Monday morning I arrived on campus at the Faculty of Business, where the Tourism Department is housed, to meet my new department chair. Here he is called the HOD (Head of Department). Since I had already been on campus for a few days I was anxious to meet him and hit the ground running. I wanted to find out what he wanted me to teach, my teaching schedule, get my office, etc. My enthusiasm was quickly met with unparalleled anxiety when I was informed there was a turf war going on (my words, not his- he was much more diplomatic).
Apparently, the Tourism Department and the Department of Environmental Sciences were both calling “dibs” on me and neither was willing to admit defeat. Fulbright had selected me as a Tourism Scholar, but the Department of Environmental Sciences offers several Tourism classes, thus their interest in my services. As gently, yet assertively as possible, I informed the Tourism HOD I wanted to be in his department. And so the negotiations began. I was not actually in the room for these discussions, but was sitting in the adjoining office with his secretary. Based on what I overheard this is basically what happened:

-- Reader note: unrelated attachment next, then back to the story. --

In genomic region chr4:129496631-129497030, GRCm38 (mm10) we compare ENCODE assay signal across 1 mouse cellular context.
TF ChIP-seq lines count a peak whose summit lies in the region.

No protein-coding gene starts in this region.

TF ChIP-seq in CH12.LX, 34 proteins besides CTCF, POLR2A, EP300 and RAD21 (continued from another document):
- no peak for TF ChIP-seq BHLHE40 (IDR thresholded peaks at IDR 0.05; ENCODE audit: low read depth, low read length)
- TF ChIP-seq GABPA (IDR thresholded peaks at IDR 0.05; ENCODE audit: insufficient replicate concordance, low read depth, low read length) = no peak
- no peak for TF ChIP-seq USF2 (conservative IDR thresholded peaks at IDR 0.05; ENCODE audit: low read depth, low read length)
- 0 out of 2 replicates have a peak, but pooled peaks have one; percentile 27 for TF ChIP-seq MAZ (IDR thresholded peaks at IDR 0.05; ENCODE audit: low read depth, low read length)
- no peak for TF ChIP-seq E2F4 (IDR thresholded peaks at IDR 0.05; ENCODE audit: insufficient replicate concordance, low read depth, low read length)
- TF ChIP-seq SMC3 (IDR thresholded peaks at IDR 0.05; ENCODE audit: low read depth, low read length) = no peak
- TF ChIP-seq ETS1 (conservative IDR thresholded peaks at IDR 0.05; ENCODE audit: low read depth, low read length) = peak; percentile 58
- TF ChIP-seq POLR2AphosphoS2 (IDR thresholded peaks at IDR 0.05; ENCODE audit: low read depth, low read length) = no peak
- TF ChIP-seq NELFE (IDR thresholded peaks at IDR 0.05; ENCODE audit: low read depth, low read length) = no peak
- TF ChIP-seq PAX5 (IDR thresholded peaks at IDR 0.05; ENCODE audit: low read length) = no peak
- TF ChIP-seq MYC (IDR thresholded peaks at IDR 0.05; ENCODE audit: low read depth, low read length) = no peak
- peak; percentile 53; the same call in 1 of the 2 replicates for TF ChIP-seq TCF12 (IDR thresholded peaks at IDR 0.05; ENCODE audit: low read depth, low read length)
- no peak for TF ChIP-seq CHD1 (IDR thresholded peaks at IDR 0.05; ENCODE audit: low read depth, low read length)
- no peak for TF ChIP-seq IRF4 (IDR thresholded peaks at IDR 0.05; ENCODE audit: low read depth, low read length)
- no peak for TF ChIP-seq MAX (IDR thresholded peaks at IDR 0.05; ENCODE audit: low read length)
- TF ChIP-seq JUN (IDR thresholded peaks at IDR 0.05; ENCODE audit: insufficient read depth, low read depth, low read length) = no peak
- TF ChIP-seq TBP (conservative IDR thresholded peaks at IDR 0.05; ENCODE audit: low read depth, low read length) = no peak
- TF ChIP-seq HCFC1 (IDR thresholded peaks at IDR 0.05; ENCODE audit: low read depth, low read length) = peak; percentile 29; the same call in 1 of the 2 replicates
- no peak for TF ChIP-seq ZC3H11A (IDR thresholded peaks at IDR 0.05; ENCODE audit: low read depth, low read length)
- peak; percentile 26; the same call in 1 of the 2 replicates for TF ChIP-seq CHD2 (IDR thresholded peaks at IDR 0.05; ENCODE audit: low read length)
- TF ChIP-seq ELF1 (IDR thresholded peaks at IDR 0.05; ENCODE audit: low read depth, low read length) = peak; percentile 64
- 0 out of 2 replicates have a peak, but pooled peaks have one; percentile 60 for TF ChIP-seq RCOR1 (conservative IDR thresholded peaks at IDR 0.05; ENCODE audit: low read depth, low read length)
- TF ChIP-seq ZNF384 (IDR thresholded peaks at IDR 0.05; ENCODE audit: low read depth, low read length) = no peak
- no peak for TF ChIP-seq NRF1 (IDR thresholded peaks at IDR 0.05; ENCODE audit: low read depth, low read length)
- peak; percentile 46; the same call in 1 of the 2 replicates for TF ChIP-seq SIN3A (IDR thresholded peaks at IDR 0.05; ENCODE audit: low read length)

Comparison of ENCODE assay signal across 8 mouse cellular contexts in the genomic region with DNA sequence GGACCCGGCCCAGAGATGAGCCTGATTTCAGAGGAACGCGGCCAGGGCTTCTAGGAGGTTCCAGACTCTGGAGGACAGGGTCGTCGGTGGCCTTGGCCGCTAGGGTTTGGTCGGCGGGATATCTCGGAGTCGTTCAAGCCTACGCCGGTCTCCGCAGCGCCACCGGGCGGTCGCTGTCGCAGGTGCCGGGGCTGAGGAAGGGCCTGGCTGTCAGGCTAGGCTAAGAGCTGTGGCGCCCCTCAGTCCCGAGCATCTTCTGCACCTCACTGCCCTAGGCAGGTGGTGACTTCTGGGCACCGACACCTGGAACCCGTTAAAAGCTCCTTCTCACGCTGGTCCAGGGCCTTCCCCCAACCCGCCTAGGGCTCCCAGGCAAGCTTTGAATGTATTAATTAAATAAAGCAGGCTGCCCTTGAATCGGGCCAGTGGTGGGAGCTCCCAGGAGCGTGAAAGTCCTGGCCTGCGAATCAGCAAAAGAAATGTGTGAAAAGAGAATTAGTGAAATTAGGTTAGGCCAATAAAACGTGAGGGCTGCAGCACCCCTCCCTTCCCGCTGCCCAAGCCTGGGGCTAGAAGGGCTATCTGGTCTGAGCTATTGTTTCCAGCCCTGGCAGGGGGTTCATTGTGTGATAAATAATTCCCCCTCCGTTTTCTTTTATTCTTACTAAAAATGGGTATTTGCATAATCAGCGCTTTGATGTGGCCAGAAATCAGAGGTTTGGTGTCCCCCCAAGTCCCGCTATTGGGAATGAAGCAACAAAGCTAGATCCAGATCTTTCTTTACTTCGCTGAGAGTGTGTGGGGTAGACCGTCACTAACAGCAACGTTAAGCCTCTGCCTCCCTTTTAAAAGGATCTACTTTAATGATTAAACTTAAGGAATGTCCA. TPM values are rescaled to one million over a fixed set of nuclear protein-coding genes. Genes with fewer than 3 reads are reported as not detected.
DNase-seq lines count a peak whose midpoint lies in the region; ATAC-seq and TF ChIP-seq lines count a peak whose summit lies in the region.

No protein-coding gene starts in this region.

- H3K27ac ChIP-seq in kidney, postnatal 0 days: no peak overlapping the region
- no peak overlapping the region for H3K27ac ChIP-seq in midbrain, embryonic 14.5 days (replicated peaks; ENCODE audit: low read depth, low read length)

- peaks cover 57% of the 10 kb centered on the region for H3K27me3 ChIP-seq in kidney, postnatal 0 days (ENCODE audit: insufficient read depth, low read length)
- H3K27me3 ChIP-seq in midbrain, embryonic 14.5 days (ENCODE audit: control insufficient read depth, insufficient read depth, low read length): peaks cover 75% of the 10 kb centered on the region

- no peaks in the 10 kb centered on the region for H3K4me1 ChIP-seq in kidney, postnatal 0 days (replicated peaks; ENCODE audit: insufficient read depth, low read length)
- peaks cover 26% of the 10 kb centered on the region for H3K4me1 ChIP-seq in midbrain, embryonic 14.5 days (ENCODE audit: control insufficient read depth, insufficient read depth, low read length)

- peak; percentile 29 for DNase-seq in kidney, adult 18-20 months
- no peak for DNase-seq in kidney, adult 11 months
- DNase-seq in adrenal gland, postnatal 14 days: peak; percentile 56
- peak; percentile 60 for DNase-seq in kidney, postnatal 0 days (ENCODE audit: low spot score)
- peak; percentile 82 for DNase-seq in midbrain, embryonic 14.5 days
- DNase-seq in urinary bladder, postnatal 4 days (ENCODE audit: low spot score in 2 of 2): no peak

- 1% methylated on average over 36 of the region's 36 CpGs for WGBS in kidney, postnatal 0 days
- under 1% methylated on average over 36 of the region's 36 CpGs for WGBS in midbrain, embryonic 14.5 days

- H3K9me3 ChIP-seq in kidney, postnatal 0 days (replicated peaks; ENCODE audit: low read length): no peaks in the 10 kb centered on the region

I was the little crab and the six or so men deciding my fate were the seagulls.
In the end, thankfully, Tourism won out. Ahh, the curse of being popular. Imagine being in a baseball stadium and the crowd chanting for their beloved MVP, “We want Kelly! We want Kelly!” Ok, it wasn’t quite like that. But, I will say that there was a certain decorum and protocol I witnessed, albeit with my ear pressed against the door.
Rather than being very straightforward and aggressive, negotiations here are more subdued and polite. While both HODs and the others involved in the meeting continued to reiterate their insistence that I be on their particular faculty, no one was willing to call out the other party and say, “This is why she shouldn’t.” Instead, they tried to make the opposing side come to the conclusion that surrendering was their idea and in their best interest.
This negotiation took nearly two hours, which was agonizing for me, particularly since I could overhear everything said. It took an incredible amount of willpower for me to sit still with my mouth shut and not burst through the door to tell them my thoughts. But this was a good learning experience for me. I now understand that conflicts here take a considerable amount of time and discussion to resolve. While that may not be what I am accustomed to, that is my reality from this point forward, so I am willing to acclimate to this standard.